By Swapan Dasgupta
India often gives the impression of being excessively fractious and not at peace with itself. Controversies, a few meaningful and others less so, hog the public space and encourage hyperbole and shrillness. Indeed, the nature of the controversies that gain traction are a commentary on the society we live in. And the results aren’t flattering.
Last month, witnessed a mini-controversy with a difference. Some 130 academics wrote to Infosys Co-founder Narayana Murthy and his son Rohan questioning the choice of Sheldon Pollock, a renowned Professor of Sanskrit at Columbia University, as Chief Editor of the Murty Classical Library—a well-funded project to translate 500 volumes of classical Indian texts into English. The doubts over Pollock centred on two broad themes.
First, it was suggested that Pollock had insufficient “respect and empathy for the greatness of Indian civilisation.” Pollock, who was honoured with a Padma award in 2010, was seen to be too partisan both in his disavowal of the “Sanskrit cosmopolis” and his public stands on contemporary politics. The appeal expressed fears that Pollock would attach needless hidden meanings to classical texts with a view to demonise India’s inheritance. This apprehension was further fuelled by the hissy-fit of a Pollock bhakt: “Sanskrit must be taken back from the clutches of Hindu supremacists, bigots, believers in Brahmin exclusivity, misogynists, Islamophobes and a variety of other wrong-headed characters on the Right…”
Secondly, in a separate intervention, Professor Makarand Paranjape of Jawaharlal Nehru University and a signatory to the appeal, argued against the logic of outsourcing such an ambitious project to foreign “neo-Orientalists.” He felt that by missing out on an opportunity to develop India’s own intellectual capacities, the Murthys had tacitly acknowledged the West’s leading role in interpreting India for Indians. The battle, he wrote, “to regain India’s civilisational poise, equilibrium, and self-confidence is far from over. In matters of culture, education, and thought, we are still largely colonised and subservient.”
Although the move to remove Pollock from the project has been a non-starter, the effect of this controversy has been positive. No doubt it has exposed the schisms in a rarefied discipline and pointed to an excess of political agendas. At the same time, it has forced India’s intellectual community to at least begin debating the decline of serious Sanskrit studies in the land of its origin. Coinciding with this controversy and associated disputes over interpreting texts, the apparent loss and misappropriation of India’s inheritance have also become issues of concern.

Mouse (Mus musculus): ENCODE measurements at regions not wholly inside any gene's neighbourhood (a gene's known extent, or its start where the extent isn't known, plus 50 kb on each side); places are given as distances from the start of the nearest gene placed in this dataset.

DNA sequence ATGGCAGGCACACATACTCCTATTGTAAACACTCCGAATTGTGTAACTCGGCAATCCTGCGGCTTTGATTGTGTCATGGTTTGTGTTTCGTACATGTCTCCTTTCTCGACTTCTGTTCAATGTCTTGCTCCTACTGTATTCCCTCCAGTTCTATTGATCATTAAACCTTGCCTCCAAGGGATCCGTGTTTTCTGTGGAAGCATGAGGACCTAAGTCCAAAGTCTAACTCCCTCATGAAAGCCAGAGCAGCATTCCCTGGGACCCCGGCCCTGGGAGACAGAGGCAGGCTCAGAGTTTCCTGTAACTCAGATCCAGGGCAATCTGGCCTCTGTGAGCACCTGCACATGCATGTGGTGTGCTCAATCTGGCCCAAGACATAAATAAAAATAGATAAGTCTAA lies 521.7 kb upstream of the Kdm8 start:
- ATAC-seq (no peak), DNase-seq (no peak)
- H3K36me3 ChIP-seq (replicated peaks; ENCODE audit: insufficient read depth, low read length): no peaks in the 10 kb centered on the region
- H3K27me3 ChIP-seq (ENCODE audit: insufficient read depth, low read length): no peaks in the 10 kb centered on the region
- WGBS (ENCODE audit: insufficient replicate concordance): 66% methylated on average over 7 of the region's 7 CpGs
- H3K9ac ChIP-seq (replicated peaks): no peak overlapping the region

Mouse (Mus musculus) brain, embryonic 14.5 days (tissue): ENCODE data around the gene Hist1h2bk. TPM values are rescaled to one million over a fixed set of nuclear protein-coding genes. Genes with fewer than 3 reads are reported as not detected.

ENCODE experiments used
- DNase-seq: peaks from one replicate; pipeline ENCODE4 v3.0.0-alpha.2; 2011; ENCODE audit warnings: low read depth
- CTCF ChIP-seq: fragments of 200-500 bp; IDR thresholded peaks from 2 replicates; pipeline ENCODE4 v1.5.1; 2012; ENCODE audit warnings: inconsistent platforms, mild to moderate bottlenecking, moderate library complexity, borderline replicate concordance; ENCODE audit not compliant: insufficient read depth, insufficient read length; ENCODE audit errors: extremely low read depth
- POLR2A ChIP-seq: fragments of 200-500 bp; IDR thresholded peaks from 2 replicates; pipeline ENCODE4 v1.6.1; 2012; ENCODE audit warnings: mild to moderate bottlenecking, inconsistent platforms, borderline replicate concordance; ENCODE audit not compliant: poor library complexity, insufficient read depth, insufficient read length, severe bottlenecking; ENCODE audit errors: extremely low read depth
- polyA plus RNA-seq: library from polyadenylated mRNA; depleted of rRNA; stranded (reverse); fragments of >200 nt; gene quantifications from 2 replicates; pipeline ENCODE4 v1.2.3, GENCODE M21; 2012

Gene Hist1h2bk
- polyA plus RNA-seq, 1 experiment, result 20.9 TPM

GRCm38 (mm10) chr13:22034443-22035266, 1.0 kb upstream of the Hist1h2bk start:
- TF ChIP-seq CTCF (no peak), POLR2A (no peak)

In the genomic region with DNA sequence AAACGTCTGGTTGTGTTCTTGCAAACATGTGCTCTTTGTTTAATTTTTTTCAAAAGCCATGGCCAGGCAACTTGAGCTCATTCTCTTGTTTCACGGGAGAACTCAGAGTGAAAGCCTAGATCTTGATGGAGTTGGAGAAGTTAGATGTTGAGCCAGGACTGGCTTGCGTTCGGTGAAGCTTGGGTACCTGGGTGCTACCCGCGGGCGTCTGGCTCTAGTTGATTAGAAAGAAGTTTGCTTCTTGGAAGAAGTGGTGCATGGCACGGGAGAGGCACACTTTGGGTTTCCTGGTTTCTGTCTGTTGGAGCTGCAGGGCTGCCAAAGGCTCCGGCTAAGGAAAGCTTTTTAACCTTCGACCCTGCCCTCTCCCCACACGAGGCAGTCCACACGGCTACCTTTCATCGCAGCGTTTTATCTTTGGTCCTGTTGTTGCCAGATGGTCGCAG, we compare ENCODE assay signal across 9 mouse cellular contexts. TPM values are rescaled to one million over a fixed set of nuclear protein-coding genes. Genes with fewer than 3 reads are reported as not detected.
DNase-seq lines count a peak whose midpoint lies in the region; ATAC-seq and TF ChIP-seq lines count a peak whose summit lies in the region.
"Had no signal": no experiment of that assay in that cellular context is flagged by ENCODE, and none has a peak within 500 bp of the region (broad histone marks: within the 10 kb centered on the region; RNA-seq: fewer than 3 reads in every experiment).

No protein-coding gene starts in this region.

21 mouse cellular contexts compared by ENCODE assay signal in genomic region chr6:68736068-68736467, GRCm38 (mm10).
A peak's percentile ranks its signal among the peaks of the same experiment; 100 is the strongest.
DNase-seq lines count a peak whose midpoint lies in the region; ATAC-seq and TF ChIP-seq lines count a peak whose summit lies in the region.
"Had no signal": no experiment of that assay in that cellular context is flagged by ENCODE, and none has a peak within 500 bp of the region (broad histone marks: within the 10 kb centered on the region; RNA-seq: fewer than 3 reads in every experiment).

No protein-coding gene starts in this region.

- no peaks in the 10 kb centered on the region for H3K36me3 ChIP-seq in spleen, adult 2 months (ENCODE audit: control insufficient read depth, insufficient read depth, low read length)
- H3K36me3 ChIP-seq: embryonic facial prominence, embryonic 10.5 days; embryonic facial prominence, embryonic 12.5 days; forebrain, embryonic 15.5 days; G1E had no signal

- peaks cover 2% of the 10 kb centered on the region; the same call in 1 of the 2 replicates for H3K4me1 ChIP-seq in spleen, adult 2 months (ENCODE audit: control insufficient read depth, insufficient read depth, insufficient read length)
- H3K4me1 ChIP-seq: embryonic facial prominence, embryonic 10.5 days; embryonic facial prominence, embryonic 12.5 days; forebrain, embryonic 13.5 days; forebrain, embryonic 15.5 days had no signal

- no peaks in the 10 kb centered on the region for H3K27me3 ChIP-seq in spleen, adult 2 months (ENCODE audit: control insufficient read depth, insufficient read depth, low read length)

There is, of course, a possible danger of the debate turning xenophobic. However, before ridiculous questions are raised over the right of non-Indians to delve into India’s antiquity, it is relevant to note that the sorry state of Sanskrit studies is entirely a post-Independence phenomenon. In its haste to acquire the trappings of modernity and even the stipulated ‘scientific temper’, India turned its back on its classics, viewing it as a dead and even retrograde inheritance. In our universities, the few that opted to pursue Sanskrit (or even Persian) became objects of social and intellectual derision. The esteem with which classicists are viewed in Western universities has not been replicated in India.
Indeed, had it not been for the Western universities and a handful of traditional institutions in India, the rigorous pursuit of both Sanskrit and Hindu theology would have died altogether. The insistence on cultural empathy and the acquisition of adhikara to delve into Sanskrit-based knowledge systems should not blind us to the virtues of transnational engagements, not to speak of untapped soft power.
Sanskrit in India has been a casualty of an unresolved tussle in higher education between knowledge and skills. True, a monastic tradition of pursuing knowledge for its own sake doesn’t correspond with economic imperatives. However, as India progresses in a global ecosystem, society can afford to create enclaves of pure knowledge, insulated from the ‘relevance’ debates, that don’t suffer from condescension and neglect. If, in the process, Sanskrit philology also generates better computer programmers, it is an unintended bonus.
Pollock’s biases may be socially unsettling but they have acquired a larger intellectual legitimacy (including within India) by sheer default. Challenging cultural misappropriation implicitly demands the recreation of lost intellectual traditions at home. If Murthy’s priorities are a little different, there are others who can step in.
Sunday Times of India, April 3, 2016